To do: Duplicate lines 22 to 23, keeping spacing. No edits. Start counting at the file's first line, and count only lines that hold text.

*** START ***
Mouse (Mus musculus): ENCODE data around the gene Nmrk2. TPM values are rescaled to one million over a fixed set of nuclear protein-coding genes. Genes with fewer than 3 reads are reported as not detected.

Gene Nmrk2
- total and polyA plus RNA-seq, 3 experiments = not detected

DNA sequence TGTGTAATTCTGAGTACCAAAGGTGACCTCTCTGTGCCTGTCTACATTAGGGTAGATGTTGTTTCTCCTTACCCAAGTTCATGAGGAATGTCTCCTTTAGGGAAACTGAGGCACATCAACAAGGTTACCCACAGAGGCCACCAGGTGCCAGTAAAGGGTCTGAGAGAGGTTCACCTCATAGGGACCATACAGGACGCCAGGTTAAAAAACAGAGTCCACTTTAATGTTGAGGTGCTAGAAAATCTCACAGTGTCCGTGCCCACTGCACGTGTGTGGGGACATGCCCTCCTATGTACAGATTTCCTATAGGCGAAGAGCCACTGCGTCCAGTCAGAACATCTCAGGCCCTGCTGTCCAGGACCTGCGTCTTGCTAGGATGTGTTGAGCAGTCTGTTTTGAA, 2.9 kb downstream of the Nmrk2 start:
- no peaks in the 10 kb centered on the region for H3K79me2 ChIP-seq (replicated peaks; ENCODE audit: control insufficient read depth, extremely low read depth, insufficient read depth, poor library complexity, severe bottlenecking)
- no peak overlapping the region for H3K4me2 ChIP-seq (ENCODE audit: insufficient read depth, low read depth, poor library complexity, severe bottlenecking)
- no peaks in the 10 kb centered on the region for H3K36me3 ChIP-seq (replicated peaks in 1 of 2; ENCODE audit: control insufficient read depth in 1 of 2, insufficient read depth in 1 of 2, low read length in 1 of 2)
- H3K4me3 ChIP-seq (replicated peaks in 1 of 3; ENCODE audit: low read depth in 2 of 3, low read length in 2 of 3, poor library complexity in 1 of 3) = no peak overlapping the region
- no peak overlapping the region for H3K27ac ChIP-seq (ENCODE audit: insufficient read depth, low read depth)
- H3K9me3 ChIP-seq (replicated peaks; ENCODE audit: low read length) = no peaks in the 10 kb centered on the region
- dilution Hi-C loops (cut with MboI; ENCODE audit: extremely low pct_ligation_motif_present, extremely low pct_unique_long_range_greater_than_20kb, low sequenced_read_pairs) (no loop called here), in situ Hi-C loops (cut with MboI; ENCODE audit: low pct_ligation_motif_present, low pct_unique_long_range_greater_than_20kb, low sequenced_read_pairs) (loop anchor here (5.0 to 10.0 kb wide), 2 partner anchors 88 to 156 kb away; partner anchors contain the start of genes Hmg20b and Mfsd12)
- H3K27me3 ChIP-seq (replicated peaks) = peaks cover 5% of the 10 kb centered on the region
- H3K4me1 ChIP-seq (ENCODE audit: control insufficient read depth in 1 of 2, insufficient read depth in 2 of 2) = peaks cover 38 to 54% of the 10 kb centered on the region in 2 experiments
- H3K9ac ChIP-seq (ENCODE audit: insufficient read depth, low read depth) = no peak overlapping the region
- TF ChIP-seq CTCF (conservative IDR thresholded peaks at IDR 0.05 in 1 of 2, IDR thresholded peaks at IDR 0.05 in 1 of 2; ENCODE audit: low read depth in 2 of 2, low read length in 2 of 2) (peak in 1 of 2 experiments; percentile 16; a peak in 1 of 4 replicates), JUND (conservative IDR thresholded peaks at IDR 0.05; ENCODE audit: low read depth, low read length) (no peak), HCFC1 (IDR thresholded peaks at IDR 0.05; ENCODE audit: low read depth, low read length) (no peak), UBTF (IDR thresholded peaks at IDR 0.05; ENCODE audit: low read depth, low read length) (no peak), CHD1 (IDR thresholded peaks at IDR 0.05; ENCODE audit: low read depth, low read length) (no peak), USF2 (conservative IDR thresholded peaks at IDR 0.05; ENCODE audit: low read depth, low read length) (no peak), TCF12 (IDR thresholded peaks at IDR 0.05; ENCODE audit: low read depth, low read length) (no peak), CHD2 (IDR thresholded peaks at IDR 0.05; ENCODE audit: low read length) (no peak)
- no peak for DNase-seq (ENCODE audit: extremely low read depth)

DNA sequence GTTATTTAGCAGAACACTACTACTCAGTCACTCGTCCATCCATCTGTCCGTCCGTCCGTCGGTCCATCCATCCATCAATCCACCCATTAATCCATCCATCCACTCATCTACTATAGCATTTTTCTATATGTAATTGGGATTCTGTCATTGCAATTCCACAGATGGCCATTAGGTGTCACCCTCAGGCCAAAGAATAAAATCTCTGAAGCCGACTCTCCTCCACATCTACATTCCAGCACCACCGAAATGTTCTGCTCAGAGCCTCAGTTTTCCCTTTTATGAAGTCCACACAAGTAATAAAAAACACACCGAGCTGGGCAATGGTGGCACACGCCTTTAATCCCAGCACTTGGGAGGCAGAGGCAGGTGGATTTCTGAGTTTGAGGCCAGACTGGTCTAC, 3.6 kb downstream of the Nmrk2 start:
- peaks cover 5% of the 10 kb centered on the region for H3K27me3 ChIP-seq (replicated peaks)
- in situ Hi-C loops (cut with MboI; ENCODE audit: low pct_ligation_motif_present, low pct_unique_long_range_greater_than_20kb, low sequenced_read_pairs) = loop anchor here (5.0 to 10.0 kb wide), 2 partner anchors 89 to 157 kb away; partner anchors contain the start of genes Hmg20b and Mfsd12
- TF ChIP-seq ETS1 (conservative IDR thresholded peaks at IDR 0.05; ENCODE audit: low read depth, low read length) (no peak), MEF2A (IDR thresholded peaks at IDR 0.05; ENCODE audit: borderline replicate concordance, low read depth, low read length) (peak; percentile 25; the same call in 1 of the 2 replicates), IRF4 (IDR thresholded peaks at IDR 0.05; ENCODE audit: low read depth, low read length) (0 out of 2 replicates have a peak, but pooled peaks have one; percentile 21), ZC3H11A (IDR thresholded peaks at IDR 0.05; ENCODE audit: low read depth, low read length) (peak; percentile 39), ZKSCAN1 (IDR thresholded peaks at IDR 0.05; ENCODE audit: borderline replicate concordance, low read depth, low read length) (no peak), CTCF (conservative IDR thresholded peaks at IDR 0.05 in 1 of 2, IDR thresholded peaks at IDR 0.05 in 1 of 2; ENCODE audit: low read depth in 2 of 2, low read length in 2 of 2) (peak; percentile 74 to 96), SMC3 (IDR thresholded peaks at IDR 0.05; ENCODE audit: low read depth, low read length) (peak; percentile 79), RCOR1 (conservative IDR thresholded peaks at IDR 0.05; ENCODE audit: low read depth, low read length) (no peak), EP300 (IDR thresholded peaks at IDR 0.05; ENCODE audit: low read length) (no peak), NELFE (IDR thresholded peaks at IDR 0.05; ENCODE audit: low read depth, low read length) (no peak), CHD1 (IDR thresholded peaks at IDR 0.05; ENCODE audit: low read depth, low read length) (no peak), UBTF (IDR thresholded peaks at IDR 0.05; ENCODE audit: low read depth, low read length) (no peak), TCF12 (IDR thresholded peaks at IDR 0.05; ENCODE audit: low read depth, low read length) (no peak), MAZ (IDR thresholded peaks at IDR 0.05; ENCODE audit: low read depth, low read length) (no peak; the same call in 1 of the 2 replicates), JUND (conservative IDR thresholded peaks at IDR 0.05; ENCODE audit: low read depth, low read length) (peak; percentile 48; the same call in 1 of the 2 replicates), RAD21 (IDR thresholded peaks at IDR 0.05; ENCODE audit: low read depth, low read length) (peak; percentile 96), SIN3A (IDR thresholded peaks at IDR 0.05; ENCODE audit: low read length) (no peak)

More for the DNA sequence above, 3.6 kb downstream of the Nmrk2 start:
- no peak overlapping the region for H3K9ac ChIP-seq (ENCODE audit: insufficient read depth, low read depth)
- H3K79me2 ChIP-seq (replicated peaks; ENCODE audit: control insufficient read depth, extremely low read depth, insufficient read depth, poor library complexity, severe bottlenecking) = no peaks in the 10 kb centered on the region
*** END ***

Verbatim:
- no peak overlapping the region for H3K9ac ChIP-seq (ENCODE audit: insufficient read depth, low read depth)
- H3K79me2 ChIP-seq (replicated peaks; ENCODE audit: control insufficient read depth, extremely low read depth, insufficient read depth, poor library complexity, severe bottlenecking) = no peaks in the 10 kb centered on the region